The Hunger Games was first published in 2008 but I read it last year, in response to all the hype and in anticipation of the movie. I started the book and almost gave up because the first few chapters are some of the most inane; heavy in exposition, these chapters set up the world that allows for the Hunger Games, but does it in such a way that no one, not even the characters, seem to care. If their personalities are affected by the trauma of their pasts, it is because it is the proper way to feel, not because their souls have depth. Granted, as the book progresses, this changes and the characters do round themselves out a bit. Which brings me to my second point.
The book is written in the first person view of Katniss Everdeen. Her father is dead, her mother emotionally unavailable, her little sister innocent and naive, and their life tough. Katniss plays the martyr, growing up too soon in order to take care of her family and resenting the years her mother spent mourning her father's death. Her one consolation has been her friend Gale, who becomes her only friend, companion, confidant, and hunting buddy. He asks her to leave with him, to set out into the woods alone to try and make a better, off-the-grid life for themselves. But Katniss refuses on account of the responsibility she feels for her sister.
Hopefully that gives you an idea of the emotional topography of Katniss at the time of the first book. Now to sum up the plot a bit. Basically, America has crumbled and been replaced by a dictatorship. The remaining land (California has sunk into the sea) is divided into districts based on agricultural and economic commodities. There used to be 13 but then there was a rebellion and now there are 12. Every year each district has to send a boy and a girl to compete in The Hunger Games, which are very violent and brutal and only one person comes out alive. This is to discourage the people to start another rebellion, because it shows just how in charge the government is! Anyway, the ruling class all live in what is never named as, but is definitely hinted at, basically Denver, Colorado. They live ridiculous lives of wealth, luxury, frivolity and excess. So there you have the two main conflicts, a ruling class super out of touch with the very poor providers and a game in which 12-18 year olds kill each other for their quasi-historical amusement.
The book is engrossing. I was so into it that I read it while walking to work. The narration is annoying, because Katniss is annoying. She is oblivious to a good deal of the motives of those around her and is extremely narrow-minded. This causes a lot of conflict with the other characters, something the book thrives in dragging out and utilizing for plot purposes. But it also succeeds in allowing the reader to connect emotionally with Katniss and feel her pains and frustrations. The reader hears and knows Katniss and the other characters. In the movie, the watcher only sees Katniss and co.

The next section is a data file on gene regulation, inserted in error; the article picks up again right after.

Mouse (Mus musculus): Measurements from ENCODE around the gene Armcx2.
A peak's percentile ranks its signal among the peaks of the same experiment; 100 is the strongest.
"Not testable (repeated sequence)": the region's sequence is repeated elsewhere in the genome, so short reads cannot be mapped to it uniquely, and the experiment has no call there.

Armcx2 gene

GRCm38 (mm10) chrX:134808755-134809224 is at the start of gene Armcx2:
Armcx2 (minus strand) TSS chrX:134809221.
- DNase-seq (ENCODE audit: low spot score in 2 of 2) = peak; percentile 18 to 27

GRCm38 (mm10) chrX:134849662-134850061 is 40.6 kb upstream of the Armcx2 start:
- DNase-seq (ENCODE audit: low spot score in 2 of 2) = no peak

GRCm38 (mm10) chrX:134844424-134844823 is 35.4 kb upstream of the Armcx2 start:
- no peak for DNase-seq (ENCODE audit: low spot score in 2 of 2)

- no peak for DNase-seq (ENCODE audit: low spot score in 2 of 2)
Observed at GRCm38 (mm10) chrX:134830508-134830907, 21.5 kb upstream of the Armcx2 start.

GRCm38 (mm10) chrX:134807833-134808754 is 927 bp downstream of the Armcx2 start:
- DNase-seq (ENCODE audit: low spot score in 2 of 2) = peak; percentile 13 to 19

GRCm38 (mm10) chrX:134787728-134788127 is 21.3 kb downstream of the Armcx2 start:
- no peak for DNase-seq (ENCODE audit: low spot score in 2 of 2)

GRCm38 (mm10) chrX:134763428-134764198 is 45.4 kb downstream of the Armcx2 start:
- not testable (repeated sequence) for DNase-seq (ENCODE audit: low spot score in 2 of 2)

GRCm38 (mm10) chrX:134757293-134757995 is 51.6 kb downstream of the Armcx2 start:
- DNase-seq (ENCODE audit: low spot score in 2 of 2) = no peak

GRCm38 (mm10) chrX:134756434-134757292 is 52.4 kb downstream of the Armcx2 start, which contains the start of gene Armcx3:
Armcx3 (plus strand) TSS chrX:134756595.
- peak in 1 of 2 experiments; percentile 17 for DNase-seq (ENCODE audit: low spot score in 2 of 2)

I was extremely excited about the movie. This book was begging to be made into a good movie. They cast some big names, many of whom did a FANTASTIC job. Stanley Tucci for one, Donald Sutherland for another. Some of the casting was uninspired and contrary to the book, like Liam Hemsworth as Gale. The sets were more or less acceptable but now we come to a pet peeve of mine: costuming. Suzanne Collins wrote at length about the weird fashions the people of the Capitol wear: skin that has been permanently dyed, purple lipstick, eyebrow tattoos, hair in every shade of the spectrum and in outlandish hairstyles. But you only ever see a fraction of that weirdness in the movie. Nicki Minaj is basically a Capitol citizen but would have stuck out like a sore thumb in the movies. Shame on that costumer. It was your chance to wow us all with your weirdness and you failed our fantasies!
The camera work was also patchy and quite shoddy in places. The entire beginning of the movie is shot in shaky-cam. I CAN'T STAND SHAKY-CAM. Seriously, it does not add a single thing to the movie. Then, instead of using valuable screen-time elaborating on the inner struggles of the main characters, they use it making quick cuts between fast-panning background shots and extreme close-ups of faces. There is absolutely no narrative in that kind of movement.
Which leads me to my final, and most critical, point. Because the book is written in first person the reader is inundated with emotions, thought-processes, and opinions of other people. These are crucial to understanding the choices Katniss makes as the books go on. Yet there is little to none of this going on in the movie! The movie relies solely on the gazes of close-cropped actors to convey hundreds of complex ideas. If you hadn't read the books before seeing the movie you would be lost and nonplussed at some of the turns the plot takes, because no one explained it to you. This movie could have been so much better if the writers had just added some dialogue. Sure, those conversations don't happen in the books, but in a movie they are necessary! The transition from first-person to screen is hard but you fix it by hiding exposition in conversations. Katniss's relationships are twisted, muddled things and in the books this is clear because of how much she frets over them. But you can't have relationships without interactions, and the movie just doesn't deliver those.
So, in essence, this movie just wasn't what it could have been. I attribute it to someone in Hollywood hearing it was a trend and deciding to cash in on it before the trend faded out. They rushed it, in other words. With just a few extra inputs and a few more critiques they would have been there! But instead they pandered to an audience clamoring for a movie. It was fast-food, not gourmet.